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Religious belonging and religious demography

Religious belonging: principal religious denominations

In July 2011, the central agency Statistics Denmark ran the numbers from the Central Person Registry and concluded that the number of members of the Church of Denmark was 4.463.981, the equivalent of 80.2 % of the entire population. These numbers are as precise as they get, but there is a certain margin of error. Amongst these errors counts the fact that as an administrative default the tax returns count people who haven’t actively opted out as members of the Church of Denmark. This means that the number given includes new taxpayers, migrants and people of other faiths who think the Church of Denmark is worth supporting. And thus, the number does not reflect the actual number of Christians affiliated with and/or baptised into the Church. Furthermore, the numbers are considered to be soft because sociology of religion scholars are able to demonstrate that the number of members who celebrate on a regular basis is as low as between 2% and 10 % (Religion i Danmark 2011).

As for the second largest religion in Denmark, Islam, the numbers are a little harder to come by and most rely on estimates. Jacobsen (2010) in Yearbook of Muslims in Europe estimates a rough 225.000 Muslims tying closely with Pew Forum on Religion & Public Life (2009) who estimates 226.000 while International Religious Freedom Report (2010) maintains a more modest 199.000 and the CIA World Fact Book are further off with 110.200 Muslims in Denmark (Jacobsen, 2012). Using the numbers most agree on, we can estimate Muslims to roughly 4,0 % of the entire population. The demographic problems mentioned above are accentuated when looking at Muslims, because it is unclear who is to define who is a Muslim and who is not. There are many different denominations and observations within Islam, and even further levels of engagement and commitment, not to mention the fact that these statistics are often blind to the difference between ethnicity, nationality and proper religious affiliation. In addition, Media and public political agendas makes Muslims out of people that never were, such as orthodox Christians, Armenians and all those who do not consider themselves members of any faith. The fact of the matter is that the numbers mentioned are operationalized for the very purpose of producing a single number (Jacobsen, 2012). As for organization, only an estimated 10% of the 225.000 are associated with a recognized or approved Muslim congregation (Religion i Danmark 2011). In Denmark, most Muslims still organize according to the ethnic and lingual dividers and thus, so far the Muslims in Denmark have been unable to unite different wings and fractions of Islam under one networking organization that is capable of representing Muslims to State and the rest of society. There have been several attempts at creating such umbrella organizations, the largest of which are the United Council of Muslims, Danish Muslim Union, Muslims in Dialogue and a few others.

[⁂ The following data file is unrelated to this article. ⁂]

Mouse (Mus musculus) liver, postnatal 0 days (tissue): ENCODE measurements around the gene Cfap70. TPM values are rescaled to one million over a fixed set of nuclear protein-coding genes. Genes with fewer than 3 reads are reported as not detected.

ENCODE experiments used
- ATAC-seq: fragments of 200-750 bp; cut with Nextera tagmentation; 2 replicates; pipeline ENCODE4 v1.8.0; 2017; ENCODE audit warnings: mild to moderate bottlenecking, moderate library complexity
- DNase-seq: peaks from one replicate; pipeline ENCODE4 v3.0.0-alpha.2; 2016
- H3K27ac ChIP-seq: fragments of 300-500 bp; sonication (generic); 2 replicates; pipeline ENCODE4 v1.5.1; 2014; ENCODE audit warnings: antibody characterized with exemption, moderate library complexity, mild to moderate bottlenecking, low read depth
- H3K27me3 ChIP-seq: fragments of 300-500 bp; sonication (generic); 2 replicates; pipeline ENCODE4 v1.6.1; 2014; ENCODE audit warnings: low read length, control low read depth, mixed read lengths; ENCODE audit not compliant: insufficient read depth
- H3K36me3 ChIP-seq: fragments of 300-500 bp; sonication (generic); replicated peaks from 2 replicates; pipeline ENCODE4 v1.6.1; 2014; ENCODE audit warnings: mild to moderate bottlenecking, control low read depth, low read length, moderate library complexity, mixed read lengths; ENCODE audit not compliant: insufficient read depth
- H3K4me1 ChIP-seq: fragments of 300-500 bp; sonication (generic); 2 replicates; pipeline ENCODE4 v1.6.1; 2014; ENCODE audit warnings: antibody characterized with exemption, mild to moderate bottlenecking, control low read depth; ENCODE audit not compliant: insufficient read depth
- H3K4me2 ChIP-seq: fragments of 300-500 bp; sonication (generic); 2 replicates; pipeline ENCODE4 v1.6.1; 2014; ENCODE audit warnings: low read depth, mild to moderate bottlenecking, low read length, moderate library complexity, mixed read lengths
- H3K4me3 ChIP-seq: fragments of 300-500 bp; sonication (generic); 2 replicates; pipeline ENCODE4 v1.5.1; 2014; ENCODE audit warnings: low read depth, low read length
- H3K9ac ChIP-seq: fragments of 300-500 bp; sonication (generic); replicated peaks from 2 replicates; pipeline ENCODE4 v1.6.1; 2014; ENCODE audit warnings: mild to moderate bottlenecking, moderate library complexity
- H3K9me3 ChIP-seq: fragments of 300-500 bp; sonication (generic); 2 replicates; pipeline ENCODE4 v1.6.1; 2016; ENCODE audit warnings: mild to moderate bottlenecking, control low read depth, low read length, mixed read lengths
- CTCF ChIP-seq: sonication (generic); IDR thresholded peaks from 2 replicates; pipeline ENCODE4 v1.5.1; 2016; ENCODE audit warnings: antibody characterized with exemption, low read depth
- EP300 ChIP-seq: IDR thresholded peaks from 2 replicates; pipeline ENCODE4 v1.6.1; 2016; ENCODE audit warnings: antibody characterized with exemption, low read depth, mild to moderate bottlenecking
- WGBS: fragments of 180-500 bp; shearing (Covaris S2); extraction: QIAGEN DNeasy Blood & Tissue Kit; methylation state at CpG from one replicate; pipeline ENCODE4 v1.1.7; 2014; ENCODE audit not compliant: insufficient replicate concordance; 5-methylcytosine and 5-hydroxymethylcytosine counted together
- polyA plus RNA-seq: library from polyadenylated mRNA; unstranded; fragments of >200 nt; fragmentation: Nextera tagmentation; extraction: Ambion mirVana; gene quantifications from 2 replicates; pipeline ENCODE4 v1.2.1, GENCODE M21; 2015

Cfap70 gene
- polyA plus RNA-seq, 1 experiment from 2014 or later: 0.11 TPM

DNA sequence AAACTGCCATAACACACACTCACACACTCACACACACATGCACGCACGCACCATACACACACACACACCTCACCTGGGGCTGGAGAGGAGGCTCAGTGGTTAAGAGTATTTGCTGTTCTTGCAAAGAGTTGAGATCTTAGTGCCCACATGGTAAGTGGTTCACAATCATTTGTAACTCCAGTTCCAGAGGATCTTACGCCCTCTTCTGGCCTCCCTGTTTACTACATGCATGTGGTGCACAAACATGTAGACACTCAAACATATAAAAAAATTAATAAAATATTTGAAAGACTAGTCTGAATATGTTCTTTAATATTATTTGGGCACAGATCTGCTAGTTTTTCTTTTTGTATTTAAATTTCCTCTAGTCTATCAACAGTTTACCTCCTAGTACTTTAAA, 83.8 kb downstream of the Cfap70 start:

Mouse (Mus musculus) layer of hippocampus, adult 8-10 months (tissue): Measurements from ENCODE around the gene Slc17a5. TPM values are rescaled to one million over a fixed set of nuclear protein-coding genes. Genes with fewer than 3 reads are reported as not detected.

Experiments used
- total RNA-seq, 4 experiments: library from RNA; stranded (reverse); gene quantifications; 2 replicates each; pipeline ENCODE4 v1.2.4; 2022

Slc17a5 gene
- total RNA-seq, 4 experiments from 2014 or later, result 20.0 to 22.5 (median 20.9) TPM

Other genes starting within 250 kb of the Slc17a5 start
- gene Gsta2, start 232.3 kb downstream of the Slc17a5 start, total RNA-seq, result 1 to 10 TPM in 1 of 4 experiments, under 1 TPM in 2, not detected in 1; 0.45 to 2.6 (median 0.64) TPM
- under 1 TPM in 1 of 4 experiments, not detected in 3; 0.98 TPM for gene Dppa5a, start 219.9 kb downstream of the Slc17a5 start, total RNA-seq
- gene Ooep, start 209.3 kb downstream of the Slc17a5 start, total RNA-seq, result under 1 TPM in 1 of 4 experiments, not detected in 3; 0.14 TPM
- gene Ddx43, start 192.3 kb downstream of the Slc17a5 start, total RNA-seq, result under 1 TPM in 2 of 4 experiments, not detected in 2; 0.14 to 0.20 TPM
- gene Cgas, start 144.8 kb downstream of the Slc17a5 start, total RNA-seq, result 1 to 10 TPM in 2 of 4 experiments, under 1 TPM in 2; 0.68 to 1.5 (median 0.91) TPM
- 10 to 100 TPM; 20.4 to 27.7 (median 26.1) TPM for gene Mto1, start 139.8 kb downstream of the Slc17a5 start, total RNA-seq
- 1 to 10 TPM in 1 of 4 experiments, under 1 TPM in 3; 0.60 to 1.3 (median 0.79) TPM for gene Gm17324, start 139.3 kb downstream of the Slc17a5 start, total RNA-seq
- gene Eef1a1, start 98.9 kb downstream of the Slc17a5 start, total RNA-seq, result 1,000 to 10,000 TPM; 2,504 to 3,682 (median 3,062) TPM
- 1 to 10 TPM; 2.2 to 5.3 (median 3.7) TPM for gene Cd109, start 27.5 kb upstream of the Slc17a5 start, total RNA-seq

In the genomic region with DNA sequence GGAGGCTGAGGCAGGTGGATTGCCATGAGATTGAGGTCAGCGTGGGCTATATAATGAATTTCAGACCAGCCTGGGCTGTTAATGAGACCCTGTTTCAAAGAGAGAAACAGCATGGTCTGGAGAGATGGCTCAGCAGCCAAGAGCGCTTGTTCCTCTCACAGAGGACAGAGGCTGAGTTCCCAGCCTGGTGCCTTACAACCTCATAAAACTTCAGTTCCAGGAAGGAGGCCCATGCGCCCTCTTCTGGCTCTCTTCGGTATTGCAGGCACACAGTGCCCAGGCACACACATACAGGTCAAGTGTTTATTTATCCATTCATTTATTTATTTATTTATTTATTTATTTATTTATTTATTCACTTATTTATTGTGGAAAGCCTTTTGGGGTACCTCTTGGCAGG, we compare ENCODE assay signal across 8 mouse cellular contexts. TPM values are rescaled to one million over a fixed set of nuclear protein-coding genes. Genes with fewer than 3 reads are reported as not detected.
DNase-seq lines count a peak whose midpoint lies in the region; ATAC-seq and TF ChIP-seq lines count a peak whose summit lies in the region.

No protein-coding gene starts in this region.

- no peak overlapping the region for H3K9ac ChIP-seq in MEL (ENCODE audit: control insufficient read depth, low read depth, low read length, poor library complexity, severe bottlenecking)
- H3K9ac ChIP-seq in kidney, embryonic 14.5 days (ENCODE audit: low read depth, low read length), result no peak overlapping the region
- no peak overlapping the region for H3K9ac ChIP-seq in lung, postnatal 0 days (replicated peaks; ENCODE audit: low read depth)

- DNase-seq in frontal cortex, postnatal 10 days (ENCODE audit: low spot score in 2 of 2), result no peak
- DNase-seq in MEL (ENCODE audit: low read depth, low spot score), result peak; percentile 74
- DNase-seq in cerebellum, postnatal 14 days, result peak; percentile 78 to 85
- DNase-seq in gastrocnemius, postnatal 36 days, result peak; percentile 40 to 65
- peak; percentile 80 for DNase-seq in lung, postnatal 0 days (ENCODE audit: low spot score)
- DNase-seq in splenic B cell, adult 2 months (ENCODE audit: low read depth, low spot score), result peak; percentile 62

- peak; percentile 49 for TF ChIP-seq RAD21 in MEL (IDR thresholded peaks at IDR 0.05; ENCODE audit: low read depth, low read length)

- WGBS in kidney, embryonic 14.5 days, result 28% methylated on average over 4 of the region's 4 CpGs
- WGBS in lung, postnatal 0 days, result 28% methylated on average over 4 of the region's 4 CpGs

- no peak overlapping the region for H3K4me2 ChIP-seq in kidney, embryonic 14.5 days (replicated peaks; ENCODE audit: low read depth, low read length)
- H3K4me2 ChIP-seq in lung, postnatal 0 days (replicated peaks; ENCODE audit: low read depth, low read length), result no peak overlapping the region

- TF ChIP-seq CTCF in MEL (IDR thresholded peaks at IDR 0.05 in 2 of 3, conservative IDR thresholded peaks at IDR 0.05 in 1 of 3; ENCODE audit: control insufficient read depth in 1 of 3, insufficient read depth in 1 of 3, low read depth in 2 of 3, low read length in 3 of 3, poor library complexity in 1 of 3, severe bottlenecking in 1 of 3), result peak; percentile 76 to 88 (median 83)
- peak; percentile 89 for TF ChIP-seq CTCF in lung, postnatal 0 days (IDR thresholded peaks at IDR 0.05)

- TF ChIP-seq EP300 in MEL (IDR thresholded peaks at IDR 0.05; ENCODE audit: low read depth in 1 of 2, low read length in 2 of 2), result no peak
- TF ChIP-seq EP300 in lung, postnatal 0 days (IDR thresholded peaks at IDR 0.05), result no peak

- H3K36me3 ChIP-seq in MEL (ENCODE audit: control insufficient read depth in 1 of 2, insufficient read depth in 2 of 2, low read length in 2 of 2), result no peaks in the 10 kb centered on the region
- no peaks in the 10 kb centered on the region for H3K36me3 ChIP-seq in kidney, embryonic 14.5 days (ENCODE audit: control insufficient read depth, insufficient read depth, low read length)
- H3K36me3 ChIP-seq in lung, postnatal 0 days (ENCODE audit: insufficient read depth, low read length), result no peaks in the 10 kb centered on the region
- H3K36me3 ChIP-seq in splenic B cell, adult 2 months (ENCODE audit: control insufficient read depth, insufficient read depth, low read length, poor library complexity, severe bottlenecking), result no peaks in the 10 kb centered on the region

The third largest religious group in Denmark is the Catholics, who as the Catholic Church in Denmark are enumerated at 39.067 with 47 different congregations. Also here numbers are soft. Based on estimation of participation at the services; immigration from typically catholic countries; estimation of double or default membership of the Church of Denmark, the number of catholics in Denmark is most often evaluated as a little more than 50.000 (1 % of the Danes). The Catholics in Denmark follow the Holy See in Rome and are under the authority of Danish-born bishop Czeslaw Kozon. Catholics in Denmark have since the reformation been considered residing foreigners, but were in 1682 allowed to practice their somewhat ‘deviant’ faith. In recent years the Catholics in Denmark have seen a considerable growth, being the fastest growing Christian denomination. This is mainly due to the ability of the Catholic Church to attract and maintain immigrants from Catholic third countries as well as European migrant workers, especially after Poland joined the European Union in 2004 (Religion i Danmark 2011, 31).

The fourth group to be mentioned specifically are the Jews in Denmark who as of 2011 are an estimated 8.000 according to the Jews themselves, but other estimate somewhere between 5-6.000 (Religion i Danmark 2011) and others again, also including seculars of Jewish background would estimate around 15.000. In sharp contrast to the Catholics, membership of the mainstream Jewish Community in Denmark is in steep decline, as there where roughly 3000 members in year 2000, but now only between 2.400 and 2.200 (Religion i Danmark 2011). An ultra-ortodox and a reform Jewish community exist alongside with the old, mainstream community. The head of the main community is Chief-Rabbi Bent Lexner who functions both as rabbi to the congregation in rituals and celebration and as head of the interim rabbinical triumvirate, ‘Beth Din,’ that settles disputes on a formal and an informal basis.

The religious landscape further includes an approximate 77 Christian and Christianity inspired organizations and some another 50.000 believers (including Baptists, Pentecostals and others); there are roughly 25.000 Buddhists and 11 Buddhist groups with 7.200 members; there are roughly 13.000 Hindus and some 8-9 Hindu organizations with approximate 6-800 members (Religion i Danmark 2011).

Last but not least, it is prudent to mention those who are not affiliated with any faith. Of those, there is an estimated and growing number of 10-13% (Religion i Danmark 2011).

JACOBSON, "Muslims in Denmark: A Critical Evaluation of Estimations," in NIELSEN (ed), Islam in Denmark, the Challenge of Diversity, Lexington Books, 2012. "Religion i Danmark, 2011".

D 13 September 2012    ANiels Valdemar Vinding

CNRS Unistra Dres Gsrl

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